the shake-up toppled Kaleida.

The irony is that at this point,

Braun's pragmatic and cautious

management team could have taken

lessons from the Goldhaber era.


[Small, Cool, and Blue]

"Signed - Your Small, Fast, and
Cool Friends at Kaleida."


Braun wasn't about to repeat the

mistakes made by Goldhaber. This

Web stuff sounded suspiciously

like the ITV shenanigans that

contributed to Goldhaber's rapid

departure; Macromedia's announce

first, ask questions later

Shockwave PR, which should have

prompted equally vague promises

from Kaleida, was too

reminiscent of the vaporware

reputation fairly or unfairly

applied to the previous

administration for Braun to

issue a response. Kaleida would

take the high road and perfect

the product. The PR and

marketing machine could be

switched into overdrive later,

after the company had all the

bases covered. Underpromise and

overdeliver. The market would

eventually see through products

like Director; as for Java and

mFactory, if people liked those,

just imagine how ecstatic they'd

be once they found ScriptX.


[Monitoring Kaleida]

By most reckonings, the closing

of Kaleida's doors couldn't have

been more inopportune. Kaleida

had just announced a ship date for

version 1.5 of ScriptX, which

would fix most of the problems

with the earlier release, as

well as add Internet support

(built upon the cool work of Don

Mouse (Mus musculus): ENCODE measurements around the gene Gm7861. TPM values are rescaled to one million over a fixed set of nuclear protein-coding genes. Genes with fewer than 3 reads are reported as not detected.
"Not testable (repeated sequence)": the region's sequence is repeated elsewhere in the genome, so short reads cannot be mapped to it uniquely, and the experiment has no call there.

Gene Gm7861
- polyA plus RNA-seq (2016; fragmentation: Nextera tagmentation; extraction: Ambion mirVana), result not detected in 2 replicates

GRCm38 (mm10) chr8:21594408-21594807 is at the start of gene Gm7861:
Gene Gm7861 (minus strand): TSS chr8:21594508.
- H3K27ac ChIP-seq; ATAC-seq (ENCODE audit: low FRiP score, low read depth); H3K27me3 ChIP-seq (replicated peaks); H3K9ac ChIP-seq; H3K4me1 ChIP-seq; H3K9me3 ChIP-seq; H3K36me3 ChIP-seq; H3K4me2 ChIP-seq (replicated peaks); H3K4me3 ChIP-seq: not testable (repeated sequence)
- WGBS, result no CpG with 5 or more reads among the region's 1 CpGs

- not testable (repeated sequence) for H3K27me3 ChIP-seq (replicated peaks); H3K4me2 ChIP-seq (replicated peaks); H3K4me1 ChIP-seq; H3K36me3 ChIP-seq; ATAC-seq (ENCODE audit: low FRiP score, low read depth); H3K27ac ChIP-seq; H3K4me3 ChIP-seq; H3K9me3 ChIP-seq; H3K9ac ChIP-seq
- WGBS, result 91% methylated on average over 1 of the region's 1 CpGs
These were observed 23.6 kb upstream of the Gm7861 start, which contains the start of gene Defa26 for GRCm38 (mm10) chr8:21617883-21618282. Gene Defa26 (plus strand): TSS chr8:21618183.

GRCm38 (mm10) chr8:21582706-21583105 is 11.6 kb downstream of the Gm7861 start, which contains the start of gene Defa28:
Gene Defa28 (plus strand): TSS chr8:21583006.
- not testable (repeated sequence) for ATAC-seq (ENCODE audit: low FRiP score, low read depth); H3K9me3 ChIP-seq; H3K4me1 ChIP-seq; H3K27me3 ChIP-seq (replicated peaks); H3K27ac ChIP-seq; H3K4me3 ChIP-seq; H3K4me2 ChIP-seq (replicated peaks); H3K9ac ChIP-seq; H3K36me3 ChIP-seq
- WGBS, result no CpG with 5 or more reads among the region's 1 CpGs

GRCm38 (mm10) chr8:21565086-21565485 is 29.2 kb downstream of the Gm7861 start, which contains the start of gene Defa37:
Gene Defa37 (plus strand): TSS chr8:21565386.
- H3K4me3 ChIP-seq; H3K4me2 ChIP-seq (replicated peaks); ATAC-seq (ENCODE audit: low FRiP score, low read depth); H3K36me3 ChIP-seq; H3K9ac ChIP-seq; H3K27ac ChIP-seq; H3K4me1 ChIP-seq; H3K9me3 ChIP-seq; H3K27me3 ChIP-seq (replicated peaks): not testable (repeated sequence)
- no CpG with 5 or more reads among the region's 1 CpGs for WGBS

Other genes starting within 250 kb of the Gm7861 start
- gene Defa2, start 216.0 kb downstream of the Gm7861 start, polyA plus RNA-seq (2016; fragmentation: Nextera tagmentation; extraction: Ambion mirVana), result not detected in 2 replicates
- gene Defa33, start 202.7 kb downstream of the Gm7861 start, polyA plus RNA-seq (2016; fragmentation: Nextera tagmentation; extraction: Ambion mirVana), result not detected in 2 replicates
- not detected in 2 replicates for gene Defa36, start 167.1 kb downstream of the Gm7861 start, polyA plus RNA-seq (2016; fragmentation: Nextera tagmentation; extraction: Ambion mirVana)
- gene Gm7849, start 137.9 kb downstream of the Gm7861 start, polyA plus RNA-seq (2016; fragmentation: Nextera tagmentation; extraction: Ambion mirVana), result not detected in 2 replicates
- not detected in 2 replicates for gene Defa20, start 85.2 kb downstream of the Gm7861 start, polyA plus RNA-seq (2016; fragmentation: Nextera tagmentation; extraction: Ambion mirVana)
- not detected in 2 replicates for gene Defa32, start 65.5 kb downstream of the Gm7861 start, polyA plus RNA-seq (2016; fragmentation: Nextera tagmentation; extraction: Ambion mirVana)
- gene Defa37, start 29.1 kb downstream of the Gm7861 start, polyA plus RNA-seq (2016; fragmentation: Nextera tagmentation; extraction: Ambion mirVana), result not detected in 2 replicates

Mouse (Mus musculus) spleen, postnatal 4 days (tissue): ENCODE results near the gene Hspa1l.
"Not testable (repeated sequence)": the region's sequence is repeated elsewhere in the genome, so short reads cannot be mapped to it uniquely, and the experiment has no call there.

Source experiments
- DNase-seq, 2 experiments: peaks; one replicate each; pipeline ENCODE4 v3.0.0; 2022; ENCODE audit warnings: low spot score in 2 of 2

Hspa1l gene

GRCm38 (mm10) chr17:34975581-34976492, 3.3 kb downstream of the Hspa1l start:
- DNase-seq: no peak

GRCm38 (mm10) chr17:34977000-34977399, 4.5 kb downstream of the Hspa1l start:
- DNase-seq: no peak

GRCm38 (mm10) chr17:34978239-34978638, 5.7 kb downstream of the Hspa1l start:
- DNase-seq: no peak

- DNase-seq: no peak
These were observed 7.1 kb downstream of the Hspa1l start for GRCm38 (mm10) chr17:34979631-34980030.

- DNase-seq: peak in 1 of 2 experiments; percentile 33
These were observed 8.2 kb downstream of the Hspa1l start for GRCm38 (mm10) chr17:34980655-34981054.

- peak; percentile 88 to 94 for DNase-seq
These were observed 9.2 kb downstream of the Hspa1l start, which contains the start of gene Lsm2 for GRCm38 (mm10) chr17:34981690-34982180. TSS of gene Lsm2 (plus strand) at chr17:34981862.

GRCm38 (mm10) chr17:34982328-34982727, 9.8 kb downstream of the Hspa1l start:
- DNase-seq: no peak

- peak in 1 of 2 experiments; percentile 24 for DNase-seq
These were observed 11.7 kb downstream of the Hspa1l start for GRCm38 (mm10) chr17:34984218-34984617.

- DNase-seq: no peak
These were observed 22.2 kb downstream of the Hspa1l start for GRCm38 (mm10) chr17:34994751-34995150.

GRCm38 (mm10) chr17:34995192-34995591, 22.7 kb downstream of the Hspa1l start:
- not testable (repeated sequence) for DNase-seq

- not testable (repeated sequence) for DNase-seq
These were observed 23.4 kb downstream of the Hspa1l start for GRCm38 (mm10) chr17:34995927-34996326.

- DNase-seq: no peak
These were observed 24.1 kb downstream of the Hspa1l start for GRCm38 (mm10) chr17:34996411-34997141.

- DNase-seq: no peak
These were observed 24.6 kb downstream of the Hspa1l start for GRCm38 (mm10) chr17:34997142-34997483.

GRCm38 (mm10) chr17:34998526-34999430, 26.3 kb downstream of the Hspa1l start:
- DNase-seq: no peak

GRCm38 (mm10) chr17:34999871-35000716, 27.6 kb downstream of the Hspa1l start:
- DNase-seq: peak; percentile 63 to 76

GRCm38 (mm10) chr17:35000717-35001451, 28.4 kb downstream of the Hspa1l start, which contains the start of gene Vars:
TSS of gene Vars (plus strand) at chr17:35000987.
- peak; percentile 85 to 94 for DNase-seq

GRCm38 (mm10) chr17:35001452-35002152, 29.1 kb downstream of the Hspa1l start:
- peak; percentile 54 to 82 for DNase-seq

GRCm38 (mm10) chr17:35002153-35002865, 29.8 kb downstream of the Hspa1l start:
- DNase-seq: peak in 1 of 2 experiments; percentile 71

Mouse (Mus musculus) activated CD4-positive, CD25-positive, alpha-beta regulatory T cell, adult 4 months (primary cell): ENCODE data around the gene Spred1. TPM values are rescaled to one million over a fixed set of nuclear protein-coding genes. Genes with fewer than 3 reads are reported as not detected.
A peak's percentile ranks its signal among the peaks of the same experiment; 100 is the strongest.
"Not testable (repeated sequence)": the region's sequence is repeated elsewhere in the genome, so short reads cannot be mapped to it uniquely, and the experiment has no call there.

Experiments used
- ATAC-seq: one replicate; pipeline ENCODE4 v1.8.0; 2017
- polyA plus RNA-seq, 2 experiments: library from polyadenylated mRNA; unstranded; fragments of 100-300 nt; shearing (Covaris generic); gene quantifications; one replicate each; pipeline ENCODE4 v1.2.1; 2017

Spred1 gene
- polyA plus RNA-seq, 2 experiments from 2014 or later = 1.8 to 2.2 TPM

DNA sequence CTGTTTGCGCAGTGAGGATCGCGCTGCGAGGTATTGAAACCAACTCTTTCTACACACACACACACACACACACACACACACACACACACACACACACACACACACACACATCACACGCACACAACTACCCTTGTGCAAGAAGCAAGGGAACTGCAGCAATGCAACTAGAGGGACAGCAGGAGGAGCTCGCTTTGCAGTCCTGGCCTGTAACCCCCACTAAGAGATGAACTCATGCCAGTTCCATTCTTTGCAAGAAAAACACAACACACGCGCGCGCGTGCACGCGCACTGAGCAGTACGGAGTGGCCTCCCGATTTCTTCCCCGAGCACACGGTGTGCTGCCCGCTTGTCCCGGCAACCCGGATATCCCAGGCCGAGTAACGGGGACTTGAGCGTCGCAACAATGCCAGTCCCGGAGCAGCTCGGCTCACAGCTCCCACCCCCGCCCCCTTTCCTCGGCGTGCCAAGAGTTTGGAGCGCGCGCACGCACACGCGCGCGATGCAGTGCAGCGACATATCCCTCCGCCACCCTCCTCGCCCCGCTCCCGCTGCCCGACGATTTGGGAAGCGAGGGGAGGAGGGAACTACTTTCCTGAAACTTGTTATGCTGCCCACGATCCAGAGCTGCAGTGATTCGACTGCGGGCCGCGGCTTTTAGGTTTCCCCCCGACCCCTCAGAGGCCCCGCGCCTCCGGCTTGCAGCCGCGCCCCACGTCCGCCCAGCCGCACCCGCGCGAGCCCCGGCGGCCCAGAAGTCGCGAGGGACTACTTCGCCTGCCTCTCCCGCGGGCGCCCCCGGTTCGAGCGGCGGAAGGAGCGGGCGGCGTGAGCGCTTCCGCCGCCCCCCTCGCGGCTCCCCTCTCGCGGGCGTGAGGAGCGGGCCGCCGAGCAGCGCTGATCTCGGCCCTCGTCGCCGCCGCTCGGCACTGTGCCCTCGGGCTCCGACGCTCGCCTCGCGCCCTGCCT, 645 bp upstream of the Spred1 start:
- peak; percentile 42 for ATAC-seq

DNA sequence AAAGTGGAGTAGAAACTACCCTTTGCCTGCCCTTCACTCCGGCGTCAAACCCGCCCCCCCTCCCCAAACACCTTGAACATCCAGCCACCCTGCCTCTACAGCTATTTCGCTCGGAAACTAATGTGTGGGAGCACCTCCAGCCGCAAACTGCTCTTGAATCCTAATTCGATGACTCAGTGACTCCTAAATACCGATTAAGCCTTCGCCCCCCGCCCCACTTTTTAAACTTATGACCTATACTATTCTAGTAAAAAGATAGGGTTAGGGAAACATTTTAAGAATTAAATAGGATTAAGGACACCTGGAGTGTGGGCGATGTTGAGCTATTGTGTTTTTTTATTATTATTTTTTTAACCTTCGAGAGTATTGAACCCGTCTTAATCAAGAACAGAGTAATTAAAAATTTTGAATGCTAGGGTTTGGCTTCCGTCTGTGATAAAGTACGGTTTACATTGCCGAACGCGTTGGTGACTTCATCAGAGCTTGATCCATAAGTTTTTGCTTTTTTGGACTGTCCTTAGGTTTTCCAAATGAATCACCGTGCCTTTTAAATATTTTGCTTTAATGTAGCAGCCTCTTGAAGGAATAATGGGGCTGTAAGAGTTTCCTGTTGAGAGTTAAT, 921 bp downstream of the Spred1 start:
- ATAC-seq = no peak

Hopkins). And although Kaleida

may have dropped the ball in

regards to aggressive licensing

of ScriptX to compete with Java,

it had just announced a plug-in

that would allow ScriptX titles

to be played within the Netscape

browser, and the company was in

negotiations with other browser

vendors as well. According to

sources, a number of high-level

authoring tools were in the

queue from third parties, as

well as from Apple, IBM, and

Kaleida itself.


[Welcome to Apple]

As of right now, the plan is for

the company's technology and a

select group of Kaleida

engineers to be shipped over to

Apple, which has voiced a

commitment to keeping ScriptX

alive. Given Apple's recent

track record, however, this

doesn't exactly inspire

confidence. With the best

intentions, Apple has thrown

every able-minded engineer at

finishing System 8, which needs

to be Apple's first priority.

How long will it be before

pragmatism demands that the

ScriptX engineers be reassigned

to help out on the project which

Apple's future hinges upon? For

the rest of the Kaleidans is the

memory that they were once part

of a project that had such

promise, and the unenviable

position of getting to watch the

rest of the industry appropriate

all of their best ideas,

although they shouldn't mope for

long. No sooner than the

announcement had come over the

ScriptX mailing list, did an

opportunistic headhunter send an

email welcoming resumes from all

displaced Kaleida employees.



For Goldhaber and Braun, we

recall the line of Guildenstern

in coming out the losers in a

game of princes and kings from

Tom Stoppard's Rosencrantz and

Guildenstern Are Dead: "There

must have been a moment, at the

beginning, where we could have

said - no."


courtesy of Strep Throat,
whose Comdex-caught cold
has given him a voice to
match his nom de plume